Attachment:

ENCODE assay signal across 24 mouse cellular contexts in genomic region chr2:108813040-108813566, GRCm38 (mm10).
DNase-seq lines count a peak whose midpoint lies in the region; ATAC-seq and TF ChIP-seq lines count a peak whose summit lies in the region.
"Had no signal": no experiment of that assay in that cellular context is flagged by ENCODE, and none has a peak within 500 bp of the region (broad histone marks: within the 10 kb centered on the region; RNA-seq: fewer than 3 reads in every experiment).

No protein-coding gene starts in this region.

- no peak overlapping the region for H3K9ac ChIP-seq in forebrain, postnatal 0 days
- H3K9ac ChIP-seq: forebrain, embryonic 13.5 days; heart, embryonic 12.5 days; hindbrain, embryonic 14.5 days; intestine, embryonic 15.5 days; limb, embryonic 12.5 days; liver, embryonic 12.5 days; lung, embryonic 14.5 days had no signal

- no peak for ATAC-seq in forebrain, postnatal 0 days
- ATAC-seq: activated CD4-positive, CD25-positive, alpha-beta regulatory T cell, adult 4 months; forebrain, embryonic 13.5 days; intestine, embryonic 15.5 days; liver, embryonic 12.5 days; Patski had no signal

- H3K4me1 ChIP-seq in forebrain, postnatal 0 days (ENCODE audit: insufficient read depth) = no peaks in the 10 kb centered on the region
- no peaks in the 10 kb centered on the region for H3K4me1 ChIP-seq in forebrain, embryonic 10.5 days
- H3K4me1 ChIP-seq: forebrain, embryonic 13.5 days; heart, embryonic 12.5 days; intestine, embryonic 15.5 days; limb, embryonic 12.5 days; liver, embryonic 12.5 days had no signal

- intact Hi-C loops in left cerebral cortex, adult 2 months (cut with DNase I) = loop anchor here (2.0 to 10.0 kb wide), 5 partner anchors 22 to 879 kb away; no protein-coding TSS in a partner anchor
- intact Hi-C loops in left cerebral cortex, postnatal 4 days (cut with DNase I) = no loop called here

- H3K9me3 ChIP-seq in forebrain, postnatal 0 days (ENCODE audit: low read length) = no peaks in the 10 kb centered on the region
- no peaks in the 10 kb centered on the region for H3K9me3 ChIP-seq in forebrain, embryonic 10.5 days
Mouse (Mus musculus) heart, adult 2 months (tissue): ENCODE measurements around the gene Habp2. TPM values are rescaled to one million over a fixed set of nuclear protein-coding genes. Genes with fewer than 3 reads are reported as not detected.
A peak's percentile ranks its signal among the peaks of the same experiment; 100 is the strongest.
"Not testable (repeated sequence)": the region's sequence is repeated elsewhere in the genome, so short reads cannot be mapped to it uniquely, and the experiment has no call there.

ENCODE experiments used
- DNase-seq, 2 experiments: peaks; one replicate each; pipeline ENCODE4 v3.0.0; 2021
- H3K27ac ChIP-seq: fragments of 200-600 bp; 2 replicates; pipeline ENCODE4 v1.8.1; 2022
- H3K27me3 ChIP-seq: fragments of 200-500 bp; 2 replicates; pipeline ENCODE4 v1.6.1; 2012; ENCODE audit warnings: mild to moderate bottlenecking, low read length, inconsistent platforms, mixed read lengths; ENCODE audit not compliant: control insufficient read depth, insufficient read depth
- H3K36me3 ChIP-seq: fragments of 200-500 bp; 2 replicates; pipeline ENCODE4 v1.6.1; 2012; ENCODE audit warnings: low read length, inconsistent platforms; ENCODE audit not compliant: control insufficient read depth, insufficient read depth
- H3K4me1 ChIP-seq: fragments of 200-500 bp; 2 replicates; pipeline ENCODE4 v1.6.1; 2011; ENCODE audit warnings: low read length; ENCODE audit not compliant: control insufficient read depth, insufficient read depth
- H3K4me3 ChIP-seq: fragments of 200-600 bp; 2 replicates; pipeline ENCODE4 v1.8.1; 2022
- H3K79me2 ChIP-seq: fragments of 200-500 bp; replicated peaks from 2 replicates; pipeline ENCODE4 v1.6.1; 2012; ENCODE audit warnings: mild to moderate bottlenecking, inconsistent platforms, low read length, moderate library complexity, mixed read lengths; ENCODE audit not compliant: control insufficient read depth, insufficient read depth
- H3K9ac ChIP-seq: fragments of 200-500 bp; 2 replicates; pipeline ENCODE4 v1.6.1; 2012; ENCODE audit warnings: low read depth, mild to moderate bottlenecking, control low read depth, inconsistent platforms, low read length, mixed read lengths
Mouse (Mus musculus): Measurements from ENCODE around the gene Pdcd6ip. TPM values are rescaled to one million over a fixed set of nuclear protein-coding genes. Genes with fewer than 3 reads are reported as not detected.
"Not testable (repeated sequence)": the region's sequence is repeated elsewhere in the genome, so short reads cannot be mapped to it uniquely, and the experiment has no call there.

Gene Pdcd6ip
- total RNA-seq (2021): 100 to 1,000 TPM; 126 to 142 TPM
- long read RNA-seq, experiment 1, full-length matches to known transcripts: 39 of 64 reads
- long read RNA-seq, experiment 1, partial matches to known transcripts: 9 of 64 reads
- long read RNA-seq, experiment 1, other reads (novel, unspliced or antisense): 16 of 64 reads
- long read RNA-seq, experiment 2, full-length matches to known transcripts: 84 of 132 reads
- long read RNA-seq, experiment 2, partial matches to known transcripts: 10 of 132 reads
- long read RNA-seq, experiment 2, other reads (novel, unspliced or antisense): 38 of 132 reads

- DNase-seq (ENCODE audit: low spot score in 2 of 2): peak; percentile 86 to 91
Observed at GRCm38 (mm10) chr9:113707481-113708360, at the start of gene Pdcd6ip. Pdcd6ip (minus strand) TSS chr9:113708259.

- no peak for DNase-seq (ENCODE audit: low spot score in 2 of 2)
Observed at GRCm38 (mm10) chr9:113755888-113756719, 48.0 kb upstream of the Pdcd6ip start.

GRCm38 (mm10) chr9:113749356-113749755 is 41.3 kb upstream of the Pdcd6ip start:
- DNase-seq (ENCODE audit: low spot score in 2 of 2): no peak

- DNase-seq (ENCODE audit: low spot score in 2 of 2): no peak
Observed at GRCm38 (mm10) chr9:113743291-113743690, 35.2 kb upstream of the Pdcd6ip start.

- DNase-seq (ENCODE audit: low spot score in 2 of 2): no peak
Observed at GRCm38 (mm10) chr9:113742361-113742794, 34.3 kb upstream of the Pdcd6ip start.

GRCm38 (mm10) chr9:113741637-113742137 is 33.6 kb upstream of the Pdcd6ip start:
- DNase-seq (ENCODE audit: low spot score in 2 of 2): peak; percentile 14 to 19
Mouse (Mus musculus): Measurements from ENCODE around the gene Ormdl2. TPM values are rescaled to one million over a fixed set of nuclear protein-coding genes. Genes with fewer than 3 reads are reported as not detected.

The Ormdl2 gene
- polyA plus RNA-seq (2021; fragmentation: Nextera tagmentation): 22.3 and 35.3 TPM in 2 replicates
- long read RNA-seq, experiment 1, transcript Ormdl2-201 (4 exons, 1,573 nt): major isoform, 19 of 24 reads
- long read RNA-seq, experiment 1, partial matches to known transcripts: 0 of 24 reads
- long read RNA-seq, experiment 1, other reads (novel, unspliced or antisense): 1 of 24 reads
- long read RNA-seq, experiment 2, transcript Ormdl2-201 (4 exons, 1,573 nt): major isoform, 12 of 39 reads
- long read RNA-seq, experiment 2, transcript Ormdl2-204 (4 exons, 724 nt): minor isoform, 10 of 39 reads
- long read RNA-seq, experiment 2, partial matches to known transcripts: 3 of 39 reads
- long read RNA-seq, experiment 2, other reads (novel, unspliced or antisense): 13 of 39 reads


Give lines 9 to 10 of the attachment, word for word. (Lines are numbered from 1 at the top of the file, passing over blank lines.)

- H3K4me1 ChIP-seq in forebrain, postnatal 0 days (ENCODE audit: insufficient read depth) = no peaks in the 10 kb centered on the region
- no peaks in the 10 kb centered on the region for H3K4me1 ChIP-seq in forebrain, embryonic 10.5 days